We eventually made it to Moods, took the lift to the 2nd floor (which is really the 1st, Americans call ground floor 1st) and walked down the stairs to the basement (which is really the 1st or ground floor depending) and found the ultrasuede. It was pretty hard getting Maria past the silk fabrics. Moods is enormous, the photo shows just one aisle out of about 6 aisles on the one floor. There are 3 floors!!

Fabric choosing at Moods

We then took the crosstown book back to 2nd Avenue and walked a few blocks down to Borders, our first visit on trip to a decent bookshop. I think we will be going back tomorrow. We have to pack tonight and move all our bags to John’s office in the morning. We are then flying back home tomorrow night. I’ll be quiete pleased to get back home and have a rest.

On Top of the Rock

Wednesday, May 2nd, 2007

 I’ve been on top of the Empire State Building and Maria had been on the World Trade Centre observation deck, before 9/11, but we heard that they’ve opened up an observation deck on top of the Rockerfeller Centre, so Maria and I decided that’s where we’d go today. We used the last of our time on the tour bus to get us up to 49th Street, the ticket was valid until 10.30 this morning. We made our way to 50th, where the entrance was and seeing the queue stetching for nearly a block, we thought about giving up the idea. However we found out it was in fact 3 tour groups and we managed to get our tickets and jump ahead of most of them. We also got an audio guide, very clever, it was a palmtop computer with a GPS system in it so it could always tell which way you were facing and offer you appropriate commentary.

The lift was fantastic, once the doors were closed the light dimmed and the lights in the lift shaft came on, then you realised the lift in fact had a glass ceiling. We raced up to the top at a frightening speed.

There are 3 levels of observation decks, the lowest is surrounded by glass walls but the top 2 are pretty open. I wanted my photo taken On Top of the Rock but it was rather a hair raising experience. It was rather windy and Maria had to snap a quick photo in between grabbing me to stop me being blown over the edge. Still we managed to get a picture looking downtown towards the Empire State Building.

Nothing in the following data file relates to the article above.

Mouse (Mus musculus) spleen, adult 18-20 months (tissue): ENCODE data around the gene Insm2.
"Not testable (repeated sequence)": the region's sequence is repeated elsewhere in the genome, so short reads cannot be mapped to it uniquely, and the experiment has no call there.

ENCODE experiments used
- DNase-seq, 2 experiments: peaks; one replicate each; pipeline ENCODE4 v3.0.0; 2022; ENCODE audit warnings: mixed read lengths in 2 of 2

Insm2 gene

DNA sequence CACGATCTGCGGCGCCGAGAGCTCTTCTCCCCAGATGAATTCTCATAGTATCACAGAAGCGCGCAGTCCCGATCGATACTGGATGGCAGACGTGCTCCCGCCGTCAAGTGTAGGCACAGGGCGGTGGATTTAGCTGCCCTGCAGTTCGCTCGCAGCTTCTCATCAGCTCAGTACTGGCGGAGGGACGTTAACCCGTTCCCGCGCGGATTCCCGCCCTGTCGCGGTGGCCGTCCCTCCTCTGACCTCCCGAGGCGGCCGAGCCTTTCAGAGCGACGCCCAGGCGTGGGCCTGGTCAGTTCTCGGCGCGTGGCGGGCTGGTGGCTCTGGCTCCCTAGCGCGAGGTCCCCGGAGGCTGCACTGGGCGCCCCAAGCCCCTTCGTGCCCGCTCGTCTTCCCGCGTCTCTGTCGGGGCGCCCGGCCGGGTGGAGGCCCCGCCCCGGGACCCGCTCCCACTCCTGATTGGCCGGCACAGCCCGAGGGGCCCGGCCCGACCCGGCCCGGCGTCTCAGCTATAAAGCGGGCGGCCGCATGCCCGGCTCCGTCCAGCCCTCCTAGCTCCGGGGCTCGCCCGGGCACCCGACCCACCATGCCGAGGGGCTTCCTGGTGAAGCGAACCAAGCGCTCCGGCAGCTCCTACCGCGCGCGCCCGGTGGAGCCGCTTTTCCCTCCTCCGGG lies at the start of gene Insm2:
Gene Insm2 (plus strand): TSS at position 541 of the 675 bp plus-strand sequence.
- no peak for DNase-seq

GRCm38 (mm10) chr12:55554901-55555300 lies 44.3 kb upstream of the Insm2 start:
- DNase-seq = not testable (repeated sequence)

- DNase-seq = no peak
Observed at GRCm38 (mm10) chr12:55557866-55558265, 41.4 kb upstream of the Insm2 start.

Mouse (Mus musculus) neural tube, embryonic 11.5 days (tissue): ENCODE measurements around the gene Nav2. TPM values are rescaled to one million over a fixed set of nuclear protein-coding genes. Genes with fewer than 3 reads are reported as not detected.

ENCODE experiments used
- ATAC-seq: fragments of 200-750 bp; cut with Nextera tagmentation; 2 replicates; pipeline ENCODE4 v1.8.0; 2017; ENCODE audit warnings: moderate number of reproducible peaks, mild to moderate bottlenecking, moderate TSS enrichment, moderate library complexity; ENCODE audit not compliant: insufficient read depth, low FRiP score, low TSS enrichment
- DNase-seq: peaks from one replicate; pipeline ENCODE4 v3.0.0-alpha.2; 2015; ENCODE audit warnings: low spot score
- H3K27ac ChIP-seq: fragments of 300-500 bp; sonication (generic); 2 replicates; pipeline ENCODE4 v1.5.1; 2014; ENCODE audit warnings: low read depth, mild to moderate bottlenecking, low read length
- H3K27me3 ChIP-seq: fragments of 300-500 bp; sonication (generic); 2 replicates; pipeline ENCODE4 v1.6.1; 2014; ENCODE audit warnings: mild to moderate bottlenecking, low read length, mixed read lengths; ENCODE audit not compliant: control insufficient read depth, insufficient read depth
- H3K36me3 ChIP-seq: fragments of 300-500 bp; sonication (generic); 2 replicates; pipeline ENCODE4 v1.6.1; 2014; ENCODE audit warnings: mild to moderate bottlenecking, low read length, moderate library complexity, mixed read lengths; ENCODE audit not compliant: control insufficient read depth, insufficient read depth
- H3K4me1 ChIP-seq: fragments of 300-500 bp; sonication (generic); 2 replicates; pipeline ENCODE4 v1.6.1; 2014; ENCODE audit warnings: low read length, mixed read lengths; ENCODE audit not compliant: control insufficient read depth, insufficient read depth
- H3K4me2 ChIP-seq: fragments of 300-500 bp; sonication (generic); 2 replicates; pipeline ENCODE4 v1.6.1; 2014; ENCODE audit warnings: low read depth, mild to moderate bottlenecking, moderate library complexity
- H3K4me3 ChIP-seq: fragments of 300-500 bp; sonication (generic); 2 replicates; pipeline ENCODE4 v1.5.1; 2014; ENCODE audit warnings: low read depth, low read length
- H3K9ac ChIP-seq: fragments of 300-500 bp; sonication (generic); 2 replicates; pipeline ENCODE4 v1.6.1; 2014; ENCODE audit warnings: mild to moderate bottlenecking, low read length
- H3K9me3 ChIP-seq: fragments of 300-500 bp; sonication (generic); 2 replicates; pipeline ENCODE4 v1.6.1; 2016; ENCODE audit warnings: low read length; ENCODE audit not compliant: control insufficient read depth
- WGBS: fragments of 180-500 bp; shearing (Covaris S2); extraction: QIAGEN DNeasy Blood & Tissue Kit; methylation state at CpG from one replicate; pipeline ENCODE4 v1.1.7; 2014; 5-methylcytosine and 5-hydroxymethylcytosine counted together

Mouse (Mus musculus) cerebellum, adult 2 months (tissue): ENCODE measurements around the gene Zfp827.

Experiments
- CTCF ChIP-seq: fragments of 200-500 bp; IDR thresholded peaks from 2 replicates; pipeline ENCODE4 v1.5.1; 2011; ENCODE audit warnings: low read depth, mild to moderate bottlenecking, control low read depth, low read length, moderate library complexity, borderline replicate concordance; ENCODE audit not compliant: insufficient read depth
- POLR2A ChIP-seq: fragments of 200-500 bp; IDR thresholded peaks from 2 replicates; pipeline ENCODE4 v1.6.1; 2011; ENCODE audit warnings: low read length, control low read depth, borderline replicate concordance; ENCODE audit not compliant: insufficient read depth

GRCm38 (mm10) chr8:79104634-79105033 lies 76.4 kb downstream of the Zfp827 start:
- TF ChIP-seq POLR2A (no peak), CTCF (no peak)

Wilbeary on top of the rock

And of course one looking uptown towards Central Park.

Wilbeary on top of the rock

The Top of the Rock is only 70 floors, so not as high as the Empire State and nothing like as high as the World Trade used to be, but it seemed pretty high to me.

Looking down from the top of the rock  Looking up at the rock

We had a bit of a mooch around the shopping complex under the Rock (Maria spent some money of course) and then decided to walk up to Central Park and then perhaps make our way over to Bloomingdales. Remember how I was saying yesterday that each neighbourhood has a distinctive smell? Well the southern end of Central Park certainly does, it smells of horse manure. Probably (in fact certainly) because of all the horse drawn carridges carrying tourists around the park. I was quite pleased to move on.

Horse drawn carriage in Central Park

Bloomingdales was a bit of a trial, I managed to talk Maria out of several T-shirts, (I mean $99 for a black T-shirt!), but she succumbed to a skirt. It is rather nice, a green, scrunchy, floaty, tye dyed thing with a jagged hem and some tiny sparkly sequins scattered over it.